That somehow made this writer think how let these things happen such as making domestic industry small scale if not doom to fail with massive imports or foreign control in a guise of foreign aid. Protectionism can't be entirely a tendency of the old rich as small scale owners wanted their products be promoted and sold with people gaining benefit from their produce than those of the oligarch or the imported one as the owners of Boy Bawang wanted its products be promoted and appraised by the consumers the way the latter afford to buy Piatos from the Gokongweis and Lays from Frito Lay, least that these people behind tried its best to employ people, utilize resources to support local economy despite being "small" contrary to what trying hard intellectuals ought to describe emphasising domestic economy is as for the old rich.

After all, it's like telling that prioritizing national development, as in NATIONAL development is for the oligarchs and therefore it is bad.

Obviously, it would be wishful thinking for the armchair idealists to speak for economic reforms without thinking what kind the system Philippines was and is other than a plutocratic society controlled by oligarchs; and yet as noticed by many they afford to do a joyride in a caravan that calls for distributing lands in Hacienda Luisita while at the same time favoring foreigners right to own properties in the country. That made people think quite ridiculous on the side of the people that one even afford to say that the Filipinos themselves are fast becoming "Squatters in their own land" while those who afford have the right to claim and create a series of uncontrolled, unsustainable development that benefits the few despite building bridges, and farm to market roads, as well as granaries can't be genuinely described as "development" as long as middlemen controls everything.
Such tendencies is in fact a fantasy of a middle class idealist that is contradicting to those who call for genuine land reform, rural industrialization and cultural revival through patriotic, progressive and popular instruction that would spurn a new wave of Filipino-ness such as its identity.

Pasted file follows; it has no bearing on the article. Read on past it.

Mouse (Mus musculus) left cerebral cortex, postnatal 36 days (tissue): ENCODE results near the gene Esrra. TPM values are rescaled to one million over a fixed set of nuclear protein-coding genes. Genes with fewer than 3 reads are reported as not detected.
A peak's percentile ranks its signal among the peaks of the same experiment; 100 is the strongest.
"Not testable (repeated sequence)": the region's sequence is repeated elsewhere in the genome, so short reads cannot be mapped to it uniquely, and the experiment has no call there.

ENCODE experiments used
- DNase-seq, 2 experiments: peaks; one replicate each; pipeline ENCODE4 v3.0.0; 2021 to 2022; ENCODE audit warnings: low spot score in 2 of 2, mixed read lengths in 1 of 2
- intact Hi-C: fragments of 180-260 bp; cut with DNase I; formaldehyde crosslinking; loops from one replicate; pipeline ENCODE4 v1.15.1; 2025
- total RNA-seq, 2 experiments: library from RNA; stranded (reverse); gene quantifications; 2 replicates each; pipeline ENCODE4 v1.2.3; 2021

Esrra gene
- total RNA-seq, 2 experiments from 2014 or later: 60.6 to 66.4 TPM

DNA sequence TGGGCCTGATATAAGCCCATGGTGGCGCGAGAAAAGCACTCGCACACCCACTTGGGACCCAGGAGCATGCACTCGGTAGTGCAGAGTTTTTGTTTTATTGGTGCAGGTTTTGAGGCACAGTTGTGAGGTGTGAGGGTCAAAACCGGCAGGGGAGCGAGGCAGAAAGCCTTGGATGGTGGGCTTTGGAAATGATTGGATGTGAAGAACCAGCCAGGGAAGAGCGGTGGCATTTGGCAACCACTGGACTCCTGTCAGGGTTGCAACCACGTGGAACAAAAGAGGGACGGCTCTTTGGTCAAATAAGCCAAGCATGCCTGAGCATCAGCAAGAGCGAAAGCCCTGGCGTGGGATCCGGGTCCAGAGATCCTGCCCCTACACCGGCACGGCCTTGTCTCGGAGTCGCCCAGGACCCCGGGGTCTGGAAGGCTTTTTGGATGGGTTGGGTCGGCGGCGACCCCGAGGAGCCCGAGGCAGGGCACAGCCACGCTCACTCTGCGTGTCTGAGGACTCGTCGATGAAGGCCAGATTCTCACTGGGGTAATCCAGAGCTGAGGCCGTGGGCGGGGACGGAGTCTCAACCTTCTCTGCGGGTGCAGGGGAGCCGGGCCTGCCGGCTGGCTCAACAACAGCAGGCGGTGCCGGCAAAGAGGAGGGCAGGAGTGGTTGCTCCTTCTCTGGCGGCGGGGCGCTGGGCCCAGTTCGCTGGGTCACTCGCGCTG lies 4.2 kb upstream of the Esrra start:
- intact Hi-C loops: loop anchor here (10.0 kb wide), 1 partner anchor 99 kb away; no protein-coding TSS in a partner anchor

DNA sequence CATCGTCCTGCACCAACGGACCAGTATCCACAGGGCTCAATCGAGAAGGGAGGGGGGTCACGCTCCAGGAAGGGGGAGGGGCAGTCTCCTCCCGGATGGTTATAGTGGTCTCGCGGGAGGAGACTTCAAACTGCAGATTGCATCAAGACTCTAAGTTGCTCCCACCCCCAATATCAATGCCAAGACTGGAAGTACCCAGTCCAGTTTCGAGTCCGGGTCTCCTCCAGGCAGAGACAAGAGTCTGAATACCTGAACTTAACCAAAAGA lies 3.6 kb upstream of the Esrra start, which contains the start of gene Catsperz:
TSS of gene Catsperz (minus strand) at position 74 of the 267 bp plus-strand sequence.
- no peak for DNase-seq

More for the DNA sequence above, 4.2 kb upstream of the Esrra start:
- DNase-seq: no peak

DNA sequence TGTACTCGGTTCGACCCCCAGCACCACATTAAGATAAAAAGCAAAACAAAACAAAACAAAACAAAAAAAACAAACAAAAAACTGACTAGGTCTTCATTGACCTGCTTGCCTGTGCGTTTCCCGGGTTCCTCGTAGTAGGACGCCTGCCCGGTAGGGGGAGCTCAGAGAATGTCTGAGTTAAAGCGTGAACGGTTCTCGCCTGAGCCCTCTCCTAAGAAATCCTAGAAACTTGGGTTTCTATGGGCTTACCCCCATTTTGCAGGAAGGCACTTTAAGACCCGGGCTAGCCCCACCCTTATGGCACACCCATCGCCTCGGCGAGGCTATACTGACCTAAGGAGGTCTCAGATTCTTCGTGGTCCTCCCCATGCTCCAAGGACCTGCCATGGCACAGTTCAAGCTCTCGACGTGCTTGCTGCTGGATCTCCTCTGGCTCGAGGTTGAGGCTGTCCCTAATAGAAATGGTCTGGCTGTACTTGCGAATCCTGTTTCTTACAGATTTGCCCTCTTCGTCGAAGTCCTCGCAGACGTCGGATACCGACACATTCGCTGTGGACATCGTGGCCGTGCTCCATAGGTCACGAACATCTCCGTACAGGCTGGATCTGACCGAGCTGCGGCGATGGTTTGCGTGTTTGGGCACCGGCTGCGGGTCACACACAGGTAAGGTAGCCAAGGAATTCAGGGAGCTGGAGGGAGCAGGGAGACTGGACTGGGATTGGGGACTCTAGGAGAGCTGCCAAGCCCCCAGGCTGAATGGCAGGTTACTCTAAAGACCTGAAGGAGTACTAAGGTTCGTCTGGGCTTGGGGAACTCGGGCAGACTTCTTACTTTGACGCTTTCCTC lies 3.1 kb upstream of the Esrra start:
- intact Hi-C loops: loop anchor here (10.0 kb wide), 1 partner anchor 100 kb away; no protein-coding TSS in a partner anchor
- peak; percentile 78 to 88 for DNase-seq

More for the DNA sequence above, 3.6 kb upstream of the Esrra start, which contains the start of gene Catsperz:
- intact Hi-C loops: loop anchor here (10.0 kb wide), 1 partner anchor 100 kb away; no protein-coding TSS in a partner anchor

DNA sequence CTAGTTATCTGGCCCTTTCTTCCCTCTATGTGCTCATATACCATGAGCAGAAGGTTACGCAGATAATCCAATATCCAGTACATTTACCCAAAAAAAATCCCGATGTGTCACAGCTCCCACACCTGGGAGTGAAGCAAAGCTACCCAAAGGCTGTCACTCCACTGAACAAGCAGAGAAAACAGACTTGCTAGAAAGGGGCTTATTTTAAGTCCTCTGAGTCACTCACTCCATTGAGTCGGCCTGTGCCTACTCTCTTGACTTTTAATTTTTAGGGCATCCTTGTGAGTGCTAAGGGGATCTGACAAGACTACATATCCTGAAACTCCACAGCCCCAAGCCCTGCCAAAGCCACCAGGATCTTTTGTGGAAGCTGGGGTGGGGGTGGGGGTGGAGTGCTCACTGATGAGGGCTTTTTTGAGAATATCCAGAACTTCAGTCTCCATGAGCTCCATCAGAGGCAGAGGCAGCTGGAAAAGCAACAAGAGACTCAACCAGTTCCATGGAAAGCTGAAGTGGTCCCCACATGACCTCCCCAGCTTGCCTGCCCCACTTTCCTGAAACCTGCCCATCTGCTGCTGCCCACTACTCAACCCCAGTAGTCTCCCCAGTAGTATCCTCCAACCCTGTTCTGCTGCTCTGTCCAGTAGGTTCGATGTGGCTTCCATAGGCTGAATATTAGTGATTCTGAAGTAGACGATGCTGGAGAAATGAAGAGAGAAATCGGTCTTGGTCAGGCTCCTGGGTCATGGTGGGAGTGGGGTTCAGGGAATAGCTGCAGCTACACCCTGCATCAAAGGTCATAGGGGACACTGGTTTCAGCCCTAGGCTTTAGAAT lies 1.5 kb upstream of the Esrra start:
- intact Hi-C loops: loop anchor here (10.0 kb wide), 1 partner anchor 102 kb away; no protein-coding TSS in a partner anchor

Thinking how awkward those people concerning about others, of blaming oligarchs and the like are the ones nagging for total openness that is paving way for bigger, unregulated markets controlled by a new wave of interests. If so, then will they pay a bigger share such as a progressive tax as well as promoting local enterprise at the same time? Obviously they are rather aggravating the situation with the nouveau rich substitutes the old, existing one in controlling economic affairs. And such action taken in the name of reform negates rather than justifies paving way for basic changes in a way certain sectors of the society use the word "reform" just to keep the antiquated social order firm and surviving such as those deeply rooted in "tradition."

Also coming to think that since free trade advocates are against oligarchs, then how come some, if  not most favor repealing anti-trust laws and have the nouveau riche say "Laissez faire et laissez passer, le monde va de lui même!" in front of everyone especially tired of increasing prices of commodities, and calling for salary increase and consumer protection? Let them be?!? That's the rant of the old and new rich that tries to keep the antiquated system in order with a fresh coat of paint and dubbed thee as "new."

Remembering how the so-called Comprehensive Agrarian Reform Program failed to succeed the peasant question with oligarchs still controlling agrarian affairs and be substituted by companies in the name of corporate farming and land conversion, then even wanting to sell land for foreigners such as companies and like without trying to improve local industries such as promoting cooperatives and rural community based development? The issue on land, being a decades-old problem remains a problem due to the oligarchs's as well as corrupt bureaucrats strong handling of political, economic, and cultural power in the society-thinking that despite all modern edifices, technology and ideas utilized just to preserve the rotten antiquated structure with people evenly exploited by the ones on the top.
Worse, with companies wanting to exploit resources for their benefit than those of the people, the idea of agrarian reform and conservation of natural resources is totally negated in a way that arable lands, mountains, forests and other natural resource had been paved way to subdivisions, open pit mining and others that benefit by entities disregarding people's welfare and outcomes such as shortage of food and other resources. Quite strange though that they tolerate growing populations, contented in imports and expoliting everything all for exports, as cash crops than domestic uses all just to brag that the economy is growing and development is running in a full scale yet "not." In a way Subdivisions are made by companies using housing as alibi for their profiteering and to accelerate urbanization in the suburbs, not to decongest the ones living in the city and to support the demands of the countryside such as community based rural industrialization.